Measuring blood pressure can be used as a tool to evaluate your overall health and identify if you’re at risk for health conditions like heart disease, heart attacks or strokes. Now, new research published in Alzheimer’s & Dementia suggests it may also be used to indicate your risk for dementia.
Researchers found that fluctuations in blood pressure – known as higher systolic blood pressure variability (BPV) – over time were associated with an increased risk of dementia later in life among adults over 65. However, the authors noted single blood pressure measurements or average blood pressure levels do not seem to be linked with dementia risk in older adults.
However … single blood pressure measurements or average blood pressure levels do not seem to be linked with dementia risk in older adults.
“Such variability in blood pressure may not be healthy, especially for the brain,” Philip Gorelick, MD, MPH, co-author of the study and professor of neurology at the Northwestern University Feinberg School of Medicine, told Seasons.
The researchers also found the connection between systolic BPV and dementia risk was stronger in participants not taking calcium channel blockers, which are certain types of blood pressure-lowering medications.
While blood pressure changes throughout the day – decreasing during sleep and increasing with exercise, for example – these changes can be more extreme in some people than in others, and that amount of variation is what’s meant by “blood pressure variability.” For example, if the systolic blood pressure on one reading was 120 and later was 160, that would indicate variability.
Understanding systolic blood pressure variability
Systolic blood pressure is the top or first number that appears when a health care practitioner measures your blood pressure, and the bottom number refers to the diastolic blood pressure. Systolic blood pressure measures the pressure in your arteries when your heart beats and is generated by the heart when it contracts, pushing blood throughout the body.
Logistics of the study
The authors stated that participants were followed through annual assessments for up to 27 years, and visit-to-visit BPV was quantified over three, six, nine and 12 years. During each annual visit, a research assistant measured the participant’s blood pressure and determined their cognitive status.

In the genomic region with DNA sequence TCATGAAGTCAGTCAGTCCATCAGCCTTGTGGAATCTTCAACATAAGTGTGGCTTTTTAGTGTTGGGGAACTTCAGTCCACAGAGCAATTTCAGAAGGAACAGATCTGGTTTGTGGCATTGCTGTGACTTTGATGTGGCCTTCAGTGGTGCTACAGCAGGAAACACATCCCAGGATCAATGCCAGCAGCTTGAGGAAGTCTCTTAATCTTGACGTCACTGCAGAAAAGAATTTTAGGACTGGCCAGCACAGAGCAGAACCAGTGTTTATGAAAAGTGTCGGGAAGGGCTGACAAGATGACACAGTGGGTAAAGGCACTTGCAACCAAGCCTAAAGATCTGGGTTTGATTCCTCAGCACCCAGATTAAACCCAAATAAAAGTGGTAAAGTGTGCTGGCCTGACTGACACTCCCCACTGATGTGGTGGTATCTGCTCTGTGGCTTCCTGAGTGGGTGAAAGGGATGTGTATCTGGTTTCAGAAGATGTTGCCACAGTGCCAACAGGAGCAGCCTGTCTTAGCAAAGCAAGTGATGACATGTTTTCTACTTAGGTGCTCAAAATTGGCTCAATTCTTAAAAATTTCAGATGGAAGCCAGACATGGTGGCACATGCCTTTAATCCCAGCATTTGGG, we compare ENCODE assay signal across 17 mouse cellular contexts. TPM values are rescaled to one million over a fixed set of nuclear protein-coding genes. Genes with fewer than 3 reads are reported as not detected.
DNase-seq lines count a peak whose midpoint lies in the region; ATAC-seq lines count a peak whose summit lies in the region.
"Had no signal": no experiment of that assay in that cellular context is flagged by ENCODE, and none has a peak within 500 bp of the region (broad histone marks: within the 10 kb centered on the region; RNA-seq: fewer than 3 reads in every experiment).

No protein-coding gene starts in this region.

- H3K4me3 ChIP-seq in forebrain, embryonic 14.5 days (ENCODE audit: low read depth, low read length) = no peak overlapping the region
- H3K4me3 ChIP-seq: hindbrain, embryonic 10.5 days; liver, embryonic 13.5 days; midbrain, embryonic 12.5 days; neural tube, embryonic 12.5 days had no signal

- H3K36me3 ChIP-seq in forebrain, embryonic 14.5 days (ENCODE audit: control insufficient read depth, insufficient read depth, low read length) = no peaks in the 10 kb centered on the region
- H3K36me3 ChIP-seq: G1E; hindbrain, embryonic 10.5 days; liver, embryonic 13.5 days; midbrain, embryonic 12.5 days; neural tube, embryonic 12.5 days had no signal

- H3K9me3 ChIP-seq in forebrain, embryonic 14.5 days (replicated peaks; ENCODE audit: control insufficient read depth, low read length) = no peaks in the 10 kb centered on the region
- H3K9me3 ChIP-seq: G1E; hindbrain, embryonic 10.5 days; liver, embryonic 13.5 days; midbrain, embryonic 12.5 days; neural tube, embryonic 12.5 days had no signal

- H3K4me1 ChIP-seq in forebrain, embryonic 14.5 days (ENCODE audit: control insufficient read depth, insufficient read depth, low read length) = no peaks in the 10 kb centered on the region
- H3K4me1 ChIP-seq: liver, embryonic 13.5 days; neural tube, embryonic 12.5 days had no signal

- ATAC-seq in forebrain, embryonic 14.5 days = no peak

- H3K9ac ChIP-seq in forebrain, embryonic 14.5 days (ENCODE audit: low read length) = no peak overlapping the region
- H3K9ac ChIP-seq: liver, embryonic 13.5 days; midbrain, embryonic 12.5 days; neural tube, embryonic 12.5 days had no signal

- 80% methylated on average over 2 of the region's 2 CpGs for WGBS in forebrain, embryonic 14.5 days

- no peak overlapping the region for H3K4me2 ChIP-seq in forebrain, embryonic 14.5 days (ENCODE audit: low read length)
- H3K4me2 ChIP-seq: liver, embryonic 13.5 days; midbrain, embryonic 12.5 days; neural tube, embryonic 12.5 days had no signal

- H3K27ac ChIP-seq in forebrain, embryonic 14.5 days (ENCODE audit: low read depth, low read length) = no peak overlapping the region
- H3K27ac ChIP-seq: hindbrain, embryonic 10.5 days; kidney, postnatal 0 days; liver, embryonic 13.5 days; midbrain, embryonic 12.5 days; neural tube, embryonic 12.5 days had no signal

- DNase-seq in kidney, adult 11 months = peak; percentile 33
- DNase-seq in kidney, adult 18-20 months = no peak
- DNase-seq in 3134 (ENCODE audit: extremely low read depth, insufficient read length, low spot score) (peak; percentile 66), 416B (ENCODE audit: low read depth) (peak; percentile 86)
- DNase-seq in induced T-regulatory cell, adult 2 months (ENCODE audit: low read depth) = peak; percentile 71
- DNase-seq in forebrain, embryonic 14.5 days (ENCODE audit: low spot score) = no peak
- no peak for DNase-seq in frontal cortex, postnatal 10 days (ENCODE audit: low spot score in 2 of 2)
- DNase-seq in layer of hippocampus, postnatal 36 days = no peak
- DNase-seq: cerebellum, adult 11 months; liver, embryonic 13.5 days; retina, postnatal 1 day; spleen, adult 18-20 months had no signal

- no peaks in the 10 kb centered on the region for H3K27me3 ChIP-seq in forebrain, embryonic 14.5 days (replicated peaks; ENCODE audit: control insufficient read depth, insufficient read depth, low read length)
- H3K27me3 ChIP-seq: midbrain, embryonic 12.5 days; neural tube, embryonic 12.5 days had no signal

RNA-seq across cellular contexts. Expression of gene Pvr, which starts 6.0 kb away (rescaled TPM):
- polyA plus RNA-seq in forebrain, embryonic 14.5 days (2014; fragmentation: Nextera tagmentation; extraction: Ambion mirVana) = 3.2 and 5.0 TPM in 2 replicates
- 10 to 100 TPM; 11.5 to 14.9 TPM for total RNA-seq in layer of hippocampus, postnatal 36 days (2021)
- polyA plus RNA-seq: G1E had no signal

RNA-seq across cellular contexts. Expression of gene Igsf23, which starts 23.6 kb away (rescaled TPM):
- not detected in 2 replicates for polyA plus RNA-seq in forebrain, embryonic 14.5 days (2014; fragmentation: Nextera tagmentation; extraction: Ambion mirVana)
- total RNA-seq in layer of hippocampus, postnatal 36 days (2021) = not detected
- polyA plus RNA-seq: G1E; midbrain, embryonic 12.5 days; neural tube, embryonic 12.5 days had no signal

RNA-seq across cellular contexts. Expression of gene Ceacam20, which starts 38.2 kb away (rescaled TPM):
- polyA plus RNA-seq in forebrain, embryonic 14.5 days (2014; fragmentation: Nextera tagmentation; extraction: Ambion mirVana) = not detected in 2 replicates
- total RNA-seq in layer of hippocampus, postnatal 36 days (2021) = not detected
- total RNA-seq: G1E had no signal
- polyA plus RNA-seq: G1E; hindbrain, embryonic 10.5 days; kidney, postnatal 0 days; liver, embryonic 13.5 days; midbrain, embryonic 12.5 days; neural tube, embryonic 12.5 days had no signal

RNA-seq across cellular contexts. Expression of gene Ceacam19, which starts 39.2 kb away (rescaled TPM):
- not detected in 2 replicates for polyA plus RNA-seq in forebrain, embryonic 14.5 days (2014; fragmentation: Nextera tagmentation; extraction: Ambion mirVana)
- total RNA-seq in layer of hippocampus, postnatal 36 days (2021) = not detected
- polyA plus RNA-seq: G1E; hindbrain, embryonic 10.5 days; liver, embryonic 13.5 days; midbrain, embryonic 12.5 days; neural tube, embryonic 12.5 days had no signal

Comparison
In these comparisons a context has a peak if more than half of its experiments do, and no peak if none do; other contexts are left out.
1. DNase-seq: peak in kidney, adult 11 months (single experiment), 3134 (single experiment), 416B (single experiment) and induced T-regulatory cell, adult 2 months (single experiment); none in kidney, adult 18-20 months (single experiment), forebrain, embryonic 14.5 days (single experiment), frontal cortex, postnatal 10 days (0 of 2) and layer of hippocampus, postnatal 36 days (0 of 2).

They found higher systolic BPV was linked to a subsequent increased risk of dementia later in life and that calcium channel blockers may modify this association.
Links between systolic blood pressure variability and dementia risk
One reason why systolic BPV may increase dementia risk is that the fluctuations could reflect the instability of the autonomic nervous system, said Mitchell Elkind, MD, MS, FAHA, American Heart Association chief clinical science officer.
“The resulting changes in blood pressure over the course of the day may lead to periods of lower blood pressure than optimal or higher than optimal to the brain,” Elkind explained.
He added blood pressure variability has also been associated with strokes (one of the major causes of dementia), along with degenerative causes like Alzheimer’s disease. Furthermore, blood pressure may also cause other changes to the brain structure and function, including increased inflammation.
Further, Gorelick said, fluctuations may affect the brain when blood pressure is elevated. For example, the elevation of systolic blood pressure may be associated with shrinkage of the brain and changes to an area of the brain called the white matter—which is important for conducting brain signals. Also, the brain may be more likely to develop changes consistent with Alzheimer’s.
The role of blood pressure-lowering medications
Elkind said calcium plays an important role in the ability of muscles to contract, but high blood pressure can cause increased contraction or stiffness of the blood vessels through the body and also increase heart contraction. Calcium channel blockers work by blocking calcium entry into cells, helping to reduce the damage caused by excessive muscle contraction.
“Calcium channel blockers affect the influx of calcium into the blood vessel wall causing the blood vessel to relax, resulting in blood pressure lowering,” Gorelick explained.
He added calcium channel-blocking medications have been associated with a lack of blood pressure variability. However, he noted that more studies are needed to better understand the relationships between blood pressure-lowering medications, systolic BPV and dementia risk.
Checking your blood pressure
People without a history of high blood pressure should check their blood pressure annually at a regular health checkup with their physician, Elkind said. On the other hand, caregivers and older adults who believe they have elevated blood pressure or heart problems should connect with their providers to verify that they have high blood pressure.
“There is increasing evidence that monitoring high blood pressure at home, using an approved device, is an effective way to track blood pressure and make lifestyle and medication adjustments, if needed, to control it,” Elkind added.
Once a formal diagnosis is given, experts say patients can talk with their provider about advice on how frequently they should check their blood pressure, lifestyle modifications to potentially lower blood pressure and the possible need for blood pressure-lowering medications, such as calcium channel blockers.
Elkind added if you are checking your blood pressure, a good blood pressure target for many people is now considered to be less than 120 mm Hg systolic and less than 80 mm Hg diastolic. For example, 120/80 mm Hg.
“We call high blood pressure the ‘silent killer’ because it may not cause symptoms or problems until a catastrophic event, like a heart attack or stroke occurs, so it is important to get it checked out quickly,” he added.